MFMP: Automated experiment with Ni-LiAlH

  • magicsound

    It looks like I forgot/overlooked that the first step of LiAlH4 decomposition also forms elemental Al. I do still stand by my previous point.

    I'm interested in those references showing the alternate decomposition paths you mentioned.


    This thread is about another Ni+LiAlH4 replication, so I thought it would be in-topic to revise the subject before the experiment actually starts (I guess within hours?).

  • can

    BTW, Ed Storms says that Li will not wet to Ni but Li-Al will wet to Ni. That close wetting is something we have seen in MFMP powders, Lugano, and Parkhomov.


    Eric

    I will look, but I am in the middle of testing right now. The Mizuno paper was the one where he was reporting isotopic shifts in the M=2,3,4 range as I recall.

  • BobHiggins

    Oxygen was a substantial fraction of the atomic composition of the ash, as well as the fuel, from Parkhomov's AP2 reactor whose analyses were presented during ICCF19. If this was due to oxidation of the metal particles, wouldn't the Al more "stick" to them in oxide form rather than wetting them? If the same also happened to some extent with initially less oxidized metal powder would one be able to tell with EDX analysis?


    http://www.e-catworld.com/wp-c…015/10/sochiparkhomov.jpg

    Source: this page

  • can


    Here's my summary of the LAH phases:

    https://drive.google.com/open?…xJkjesxe4kZFVuMG9paFJncjA


    The second referenced paper by Oksana Bodak has further details:

    goo.gl/vLG8Uc


    Note that the melting temperatures of LiH and Al are very close. When both are molten, it seems likely that an ionic solution of LiAl*H- may form. For that reason, the Glowstick temp profile includes a pause at ~700°C for that process to complete. BobG found additional references supporting this theory, but unfortunately I didn't add them to my doc. If you come up with anything relevant, I'll include it.

  • can ,

    Yes, there was oxide going in, and oxide coming out. When the Al2O3 getters the oxygen, it precipitates out from the molten metal as a solid - alumina - which is the same as the tube. It will not take much of the Al to getter the oxide out of the system and you will still be left with a Li-Al alloy that can wet to the Ni. How would you know where the alumina in the ash came from? Tube dust or alumina from gettered oxide?


    None of the ashes that have been examined have been kept in-vacuo from the time of reaction completion until put under the microscope. So the EDS/EDX will show oxygen regardless. The Li will instantly form LiOH upon contact with humidity in the air. It is hard to determine how oxide free the fuel was before it was removed as ash from the reactors.

  • Son of a gun - I think I finally tracked down my elusive 2nd leak. I have a 6" length of 1/16" OD stainless steel tubing connecting the manifold to the reactor tube with compression seals. I was certain that the leak must be with one of the compression seals, but I couldn't find anything wrong with them. Those small compression seals get a lot of force on a small area and they just seal.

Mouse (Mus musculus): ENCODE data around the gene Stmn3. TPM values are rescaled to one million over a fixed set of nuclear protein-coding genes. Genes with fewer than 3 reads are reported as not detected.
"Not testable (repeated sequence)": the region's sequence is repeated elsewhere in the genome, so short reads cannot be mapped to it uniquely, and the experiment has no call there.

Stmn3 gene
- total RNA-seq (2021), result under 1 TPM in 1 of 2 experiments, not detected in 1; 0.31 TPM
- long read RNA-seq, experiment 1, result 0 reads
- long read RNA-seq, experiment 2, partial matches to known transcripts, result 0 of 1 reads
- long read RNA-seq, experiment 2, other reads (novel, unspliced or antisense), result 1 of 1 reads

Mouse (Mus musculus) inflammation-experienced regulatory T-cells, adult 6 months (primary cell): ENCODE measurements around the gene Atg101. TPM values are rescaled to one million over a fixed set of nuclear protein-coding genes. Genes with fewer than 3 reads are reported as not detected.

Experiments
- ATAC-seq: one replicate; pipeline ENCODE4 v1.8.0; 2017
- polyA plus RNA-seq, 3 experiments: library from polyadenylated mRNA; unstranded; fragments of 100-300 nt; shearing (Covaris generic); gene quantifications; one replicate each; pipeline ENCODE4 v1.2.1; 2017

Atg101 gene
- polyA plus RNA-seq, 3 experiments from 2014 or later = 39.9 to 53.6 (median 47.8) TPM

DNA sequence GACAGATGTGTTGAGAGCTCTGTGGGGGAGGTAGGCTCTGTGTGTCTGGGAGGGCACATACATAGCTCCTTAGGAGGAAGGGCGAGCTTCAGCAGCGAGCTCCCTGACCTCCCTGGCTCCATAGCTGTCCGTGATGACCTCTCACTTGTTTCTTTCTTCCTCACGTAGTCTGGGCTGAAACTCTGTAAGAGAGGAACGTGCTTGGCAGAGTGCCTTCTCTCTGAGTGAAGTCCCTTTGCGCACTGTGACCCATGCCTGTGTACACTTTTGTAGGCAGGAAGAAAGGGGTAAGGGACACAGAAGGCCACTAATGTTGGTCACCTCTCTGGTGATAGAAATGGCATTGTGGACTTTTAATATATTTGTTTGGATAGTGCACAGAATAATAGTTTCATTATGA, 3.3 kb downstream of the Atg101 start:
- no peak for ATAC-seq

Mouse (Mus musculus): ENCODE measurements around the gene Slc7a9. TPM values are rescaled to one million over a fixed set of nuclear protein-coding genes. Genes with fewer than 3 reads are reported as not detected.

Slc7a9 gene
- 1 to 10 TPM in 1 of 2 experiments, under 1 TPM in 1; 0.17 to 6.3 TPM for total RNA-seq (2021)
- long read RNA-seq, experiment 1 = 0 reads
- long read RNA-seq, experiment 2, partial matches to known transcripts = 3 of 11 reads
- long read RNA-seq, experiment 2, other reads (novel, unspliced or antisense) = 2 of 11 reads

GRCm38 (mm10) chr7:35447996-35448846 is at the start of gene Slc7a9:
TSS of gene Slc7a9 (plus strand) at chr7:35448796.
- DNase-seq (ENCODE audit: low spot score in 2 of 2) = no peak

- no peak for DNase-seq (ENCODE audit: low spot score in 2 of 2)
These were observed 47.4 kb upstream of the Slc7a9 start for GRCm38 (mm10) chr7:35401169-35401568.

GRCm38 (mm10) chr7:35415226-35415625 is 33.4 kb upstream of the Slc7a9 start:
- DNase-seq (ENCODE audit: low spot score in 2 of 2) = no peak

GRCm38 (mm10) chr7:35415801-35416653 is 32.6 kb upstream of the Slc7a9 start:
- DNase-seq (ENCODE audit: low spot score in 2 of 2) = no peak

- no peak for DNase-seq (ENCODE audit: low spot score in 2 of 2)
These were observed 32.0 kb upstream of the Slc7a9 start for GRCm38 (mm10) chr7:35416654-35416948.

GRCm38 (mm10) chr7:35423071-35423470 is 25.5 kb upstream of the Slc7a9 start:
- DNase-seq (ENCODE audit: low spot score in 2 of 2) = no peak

So, in a last ditch scratching my head effort, I examined the tube itself under the microscope. Sure enough, there it was - strange crack-like pinhole leaks in the stainless tubing. Apparently this tubing is made in a welding process and then is ground circular. Here the weld was bad.

    Who would have thought bad tubing would be the problem!



  • @BobH Congratulations on finding the leak.


    I see McMaster-Carr only offers 1/8" OD in welded construction. Swagelok offers it in seamless construction 316L, but the minimum order looks like 20 feet or 6 meters.

    "Small Parts" on Amazon has 1/8" x 12" seamless 316L for under $9, probably the best price, and usually quick delivery.

  • @Alan,

    Yes, but this is 1/16" OD tubing. It came from McMaster Carr. I just sent them a picture and asked them to send me new tubing and 2 new ferrule sets for my compression fittings. I am sure they will respond quickly. In the mean time I have just put some JB Weld over the holes. Hopefully that will work and tomorrow I an re-start the experiment. That is, heaven forbid, I don't find yet another leak!

  • I see McMaster-Carr only offers 1/8" OD in welded construction. Swagelok offers it in seamless construction 316L, but the minimum order looks like 20 feet or 6 meters.


    Has nobody acces to a lathe or drilling machine ? This is the very cheapest method. With "tube switching" you can drill 20cm with drilling it from both sides, using an about 10,1cm long tool!

  • Has nobody acces to a lathe or drilling machine ? This is the very cheapest method. With "tube switching" you can drill 20cm with drilling it from both sides, using an about 10,1cm long tool!


    Sorry, I had the wrong size in my reply. Bob is using 1/16" (1.6 mm) OD capillary tubing. I don't think anyone is going to make that by end-drilling a solid rod! Apparently it is welded, then drawn to this small size, so it isn't so surprising to find a defect.

  • can

    You have identified the correct tube. The leak is about 1" to the left of your arrow. When I was pumping and monitoring the pressure, I put a piece of tape over the holes and it made a big difference in the leak. I put some epoxy over the leak, but it was unsuccessful in sealing the leak, even temporarily. I emailed McMaster Carr last evening about the bad tube. They replied even last night (Sunday) that they would ship out a new tube and new ferrules today. I will probably have them tomorrow.


    Of course, in this context, SS is stainless steel.